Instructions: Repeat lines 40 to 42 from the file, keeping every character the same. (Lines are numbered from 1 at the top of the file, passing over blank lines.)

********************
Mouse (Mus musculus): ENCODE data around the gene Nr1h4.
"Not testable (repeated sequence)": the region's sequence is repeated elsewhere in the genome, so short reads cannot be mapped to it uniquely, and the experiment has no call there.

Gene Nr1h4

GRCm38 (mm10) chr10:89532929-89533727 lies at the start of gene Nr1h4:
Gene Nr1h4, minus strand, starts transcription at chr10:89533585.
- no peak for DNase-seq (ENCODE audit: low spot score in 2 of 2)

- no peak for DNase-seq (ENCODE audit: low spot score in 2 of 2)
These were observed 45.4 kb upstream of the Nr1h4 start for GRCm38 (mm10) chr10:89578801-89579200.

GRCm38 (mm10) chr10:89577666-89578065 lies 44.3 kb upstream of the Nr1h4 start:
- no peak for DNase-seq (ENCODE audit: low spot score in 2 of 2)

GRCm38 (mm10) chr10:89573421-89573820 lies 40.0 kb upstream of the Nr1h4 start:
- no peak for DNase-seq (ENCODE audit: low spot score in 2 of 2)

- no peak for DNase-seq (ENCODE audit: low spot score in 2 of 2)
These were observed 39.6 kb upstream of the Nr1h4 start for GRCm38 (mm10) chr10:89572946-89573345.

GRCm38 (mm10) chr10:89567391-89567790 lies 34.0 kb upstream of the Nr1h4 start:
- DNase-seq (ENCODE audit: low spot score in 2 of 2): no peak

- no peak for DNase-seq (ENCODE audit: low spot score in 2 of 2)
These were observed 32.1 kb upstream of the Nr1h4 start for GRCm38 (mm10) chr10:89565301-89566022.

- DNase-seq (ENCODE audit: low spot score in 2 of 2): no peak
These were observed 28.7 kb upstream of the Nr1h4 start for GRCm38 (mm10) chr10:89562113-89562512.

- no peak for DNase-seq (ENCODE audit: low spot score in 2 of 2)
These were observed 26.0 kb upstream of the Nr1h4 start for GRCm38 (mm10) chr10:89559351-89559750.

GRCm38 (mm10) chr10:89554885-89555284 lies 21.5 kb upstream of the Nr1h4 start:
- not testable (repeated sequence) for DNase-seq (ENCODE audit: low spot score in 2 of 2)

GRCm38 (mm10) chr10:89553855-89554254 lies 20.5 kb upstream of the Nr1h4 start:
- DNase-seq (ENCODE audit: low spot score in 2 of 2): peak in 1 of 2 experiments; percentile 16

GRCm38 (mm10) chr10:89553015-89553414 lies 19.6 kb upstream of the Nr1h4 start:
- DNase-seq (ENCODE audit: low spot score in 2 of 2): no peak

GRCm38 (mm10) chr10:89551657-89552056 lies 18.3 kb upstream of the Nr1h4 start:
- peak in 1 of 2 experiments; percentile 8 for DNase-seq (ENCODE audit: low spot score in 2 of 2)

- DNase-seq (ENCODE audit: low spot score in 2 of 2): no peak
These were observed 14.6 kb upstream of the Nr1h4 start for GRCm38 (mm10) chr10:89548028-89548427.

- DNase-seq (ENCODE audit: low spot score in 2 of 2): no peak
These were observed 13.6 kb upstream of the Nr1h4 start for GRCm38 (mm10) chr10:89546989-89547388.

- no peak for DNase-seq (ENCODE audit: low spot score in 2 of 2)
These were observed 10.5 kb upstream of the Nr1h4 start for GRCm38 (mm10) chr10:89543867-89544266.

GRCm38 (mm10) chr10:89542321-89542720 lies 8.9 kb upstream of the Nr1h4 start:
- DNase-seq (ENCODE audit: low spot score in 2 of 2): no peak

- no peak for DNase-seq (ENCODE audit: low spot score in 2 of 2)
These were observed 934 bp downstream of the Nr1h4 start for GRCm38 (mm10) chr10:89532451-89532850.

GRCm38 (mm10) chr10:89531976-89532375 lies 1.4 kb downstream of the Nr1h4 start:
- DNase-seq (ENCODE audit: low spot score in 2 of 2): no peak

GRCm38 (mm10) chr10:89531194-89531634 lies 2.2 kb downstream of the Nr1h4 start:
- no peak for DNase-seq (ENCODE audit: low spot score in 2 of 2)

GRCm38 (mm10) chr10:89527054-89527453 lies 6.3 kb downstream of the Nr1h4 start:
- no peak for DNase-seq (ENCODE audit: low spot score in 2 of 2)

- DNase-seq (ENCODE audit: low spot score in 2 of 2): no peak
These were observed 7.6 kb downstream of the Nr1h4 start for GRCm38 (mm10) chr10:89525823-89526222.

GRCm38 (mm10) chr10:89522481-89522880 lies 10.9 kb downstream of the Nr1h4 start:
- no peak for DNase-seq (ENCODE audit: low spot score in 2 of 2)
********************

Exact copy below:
These were observed 934 bp downstream of the Nr1h4 start for GRCm38 (mm10) chr10:89532451-89532850.

GRCm38 (mm10) chr10:89531976-89532375 lies 1.4 kb downstream of the Nr1h4 start:
- DNase-seq (ENCODE audit: low spot score in 2 of 2): no peak